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When an essential amino acid is limited, a signaling cascade is triggered that leads to increased translation of the ‘master regulator’, activating transcription factor 4 (ATF4), and resulting in the induction of specific target genes. Binding of ATF4 to the amino acid response element (AARE) is an essential step in the transcriptional activation of CHOP (a CCAAT/enhancer-binding protein-related gene) by amino acid deprivation. We set out to identify proteins that interact with ATF4 and that play a role in the transcriptional activation of CHOP. Using a tandem affinity purification (TAP) tag approach, we identified p300/CBP-associated factor (PCAF) as a novel interaction partner of ATF4 in leucine-starved cells. We show that the N-terminal region of ATF4 is required for a direct interaction with PCAF and demonstrate that PCAF is involved in the full transcriptional response of CHOP by amino acid starvation. Chromatin immunoprecipitation analysis revealed that PCAF is engaged on the CHOP AARE in response to amino acid starvation and that ATF4 is essential for its recruitment. We also show that PCAF stimulates ATF4-driven transcription via its histone acetyltransferase domain. Thus PCAF acts as a coactivator of ATF4 and is involved in the enhancement of CHOP transcription following amino acid starvation.
Mammals have evolved complex adaptative mechanisms that enable cells to survive many stressful environmental conditions including amino acid limitation. The signal transduction pathway that is triggered in response to amino acid starvation is referred to as the amino acid response (AAR) (1). The initial step in the AAR is the activation by uncharged tRNAs of GCN2 kinase which phosphorylates the α subunit of translation initiation factor eIF2 (eIF2α) on serine 51 (2,3). This phosphorylation decreases the translation of most mRNAs by inhibiting the delivery of the initiator Met-tRNAi to the initiation complex. However, eIF2α phosphorylation also triggers the translation of specific mRNAs including the activating transcription factor 4 (ATF4). Once induced, ATF4 directly or indirectly induces transcription of specific target genes (4).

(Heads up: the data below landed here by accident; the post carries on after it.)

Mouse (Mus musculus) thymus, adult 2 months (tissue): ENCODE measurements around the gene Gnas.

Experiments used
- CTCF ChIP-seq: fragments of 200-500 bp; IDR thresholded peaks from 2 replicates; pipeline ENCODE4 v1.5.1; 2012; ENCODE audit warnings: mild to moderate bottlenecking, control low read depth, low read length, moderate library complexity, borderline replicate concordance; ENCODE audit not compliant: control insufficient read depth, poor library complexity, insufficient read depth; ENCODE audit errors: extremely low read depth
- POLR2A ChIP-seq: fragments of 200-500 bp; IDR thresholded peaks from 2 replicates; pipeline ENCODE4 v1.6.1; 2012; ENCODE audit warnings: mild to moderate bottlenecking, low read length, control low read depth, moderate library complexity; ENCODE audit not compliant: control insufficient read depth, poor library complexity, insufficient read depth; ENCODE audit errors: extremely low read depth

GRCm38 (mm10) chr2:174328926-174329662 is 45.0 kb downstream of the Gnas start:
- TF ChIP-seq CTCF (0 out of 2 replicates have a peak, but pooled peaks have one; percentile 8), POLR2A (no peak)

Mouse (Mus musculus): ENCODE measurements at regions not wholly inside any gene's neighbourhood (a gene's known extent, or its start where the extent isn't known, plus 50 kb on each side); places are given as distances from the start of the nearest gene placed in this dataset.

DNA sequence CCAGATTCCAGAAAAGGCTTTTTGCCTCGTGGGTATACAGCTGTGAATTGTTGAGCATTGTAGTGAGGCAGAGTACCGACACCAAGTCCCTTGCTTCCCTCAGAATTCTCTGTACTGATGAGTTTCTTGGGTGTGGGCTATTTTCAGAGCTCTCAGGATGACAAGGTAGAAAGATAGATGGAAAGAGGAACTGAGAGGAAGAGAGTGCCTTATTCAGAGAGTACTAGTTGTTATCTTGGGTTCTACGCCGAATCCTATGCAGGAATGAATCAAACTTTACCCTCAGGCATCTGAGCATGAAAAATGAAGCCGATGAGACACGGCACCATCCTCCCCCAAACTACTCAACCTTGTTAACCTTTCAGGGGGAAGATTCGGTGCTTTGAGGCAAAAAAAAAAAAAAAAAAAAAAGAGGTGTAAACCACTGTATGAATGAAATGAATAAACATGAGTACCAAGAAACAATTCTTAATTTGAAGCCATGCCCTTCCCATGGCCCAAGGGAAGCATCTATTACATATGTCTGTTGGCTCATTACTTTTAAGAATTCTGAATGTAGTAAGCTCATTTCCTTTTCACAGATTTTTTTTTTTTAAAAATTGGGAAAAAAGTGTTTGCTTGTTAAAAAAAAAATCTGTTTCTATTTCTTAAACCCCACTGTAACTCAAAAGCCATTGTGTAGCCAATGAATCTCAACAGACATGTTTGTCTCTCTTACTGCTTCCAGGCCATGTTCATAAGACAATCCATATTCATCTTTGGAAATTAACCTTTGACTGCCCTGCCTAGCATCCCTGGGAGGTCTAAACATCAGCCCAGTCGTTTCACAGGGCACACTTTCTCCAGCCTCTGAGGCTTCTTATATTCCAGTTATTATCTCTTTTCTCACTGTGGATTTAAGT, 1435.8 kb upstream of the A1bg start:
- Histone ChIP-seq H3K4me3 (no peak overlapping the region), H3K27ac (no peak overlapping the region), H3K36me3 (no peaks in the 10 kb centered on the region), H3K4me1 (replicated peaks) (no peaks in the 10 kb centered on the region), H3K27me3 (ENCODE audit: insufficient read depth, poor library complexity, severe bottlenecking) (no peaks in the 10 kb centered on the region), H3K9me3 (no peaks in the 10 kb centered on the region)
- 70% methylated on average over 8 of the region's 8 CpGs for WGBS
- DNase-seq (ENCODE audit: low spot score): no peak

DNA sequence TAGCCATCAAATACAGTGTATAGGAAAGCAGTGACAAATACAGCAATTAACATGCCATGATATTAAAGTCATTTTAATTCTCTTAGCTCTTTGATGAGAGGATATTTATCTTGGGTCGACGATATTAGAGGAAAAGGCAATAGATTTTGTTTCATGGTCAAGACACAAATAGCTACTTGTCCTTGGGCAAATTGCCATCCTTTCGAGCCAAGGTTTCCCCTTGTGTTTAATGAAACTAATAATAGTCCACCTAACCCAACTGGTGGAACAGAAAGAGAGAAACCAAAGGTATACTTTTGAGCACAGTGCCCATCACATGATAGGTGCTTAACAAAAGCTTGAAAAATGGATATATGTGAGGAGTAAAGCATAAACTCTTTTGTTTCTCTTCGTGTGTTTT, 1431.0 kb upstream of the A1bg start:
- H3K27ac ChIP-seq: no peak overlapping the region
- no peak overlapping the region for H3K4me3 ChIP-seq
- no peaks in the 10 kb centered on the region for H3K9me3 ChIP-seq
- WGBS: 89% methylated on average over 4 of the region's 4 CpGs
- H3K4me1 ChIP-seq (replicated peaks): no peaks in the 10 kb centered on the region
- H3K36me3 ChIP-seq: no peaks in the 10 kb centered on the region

Among the genes induced via the GCN2/ATF4 pathway, the CCAAT/enhancer-binding protein homologous protein (CHOP) encodes a ubiquitous transcription factor that heterodimerizes avidly with the other members of the C/EBP and jun/fos families (5–7). The amino acid regulation of CHOP transcription involves a cis-acting element in the promoter that has been named amino acid response element (AARE) (8). This element is essential for the induction of CHOP transcription by amino acid starvation and functions as an enhancer element. In the past few years, several functional AAREs have been described in other genes including asparagine synthetase (ASNS) (9,10) and activating transcription factor 3 (ATF3) (11). The AARE sites of CHOP, ASNS and ATF3 have a 9 bp core element (5′-A/GTTG/TCATCA-3′) but the sequences differ by one or two nucleotides between genes.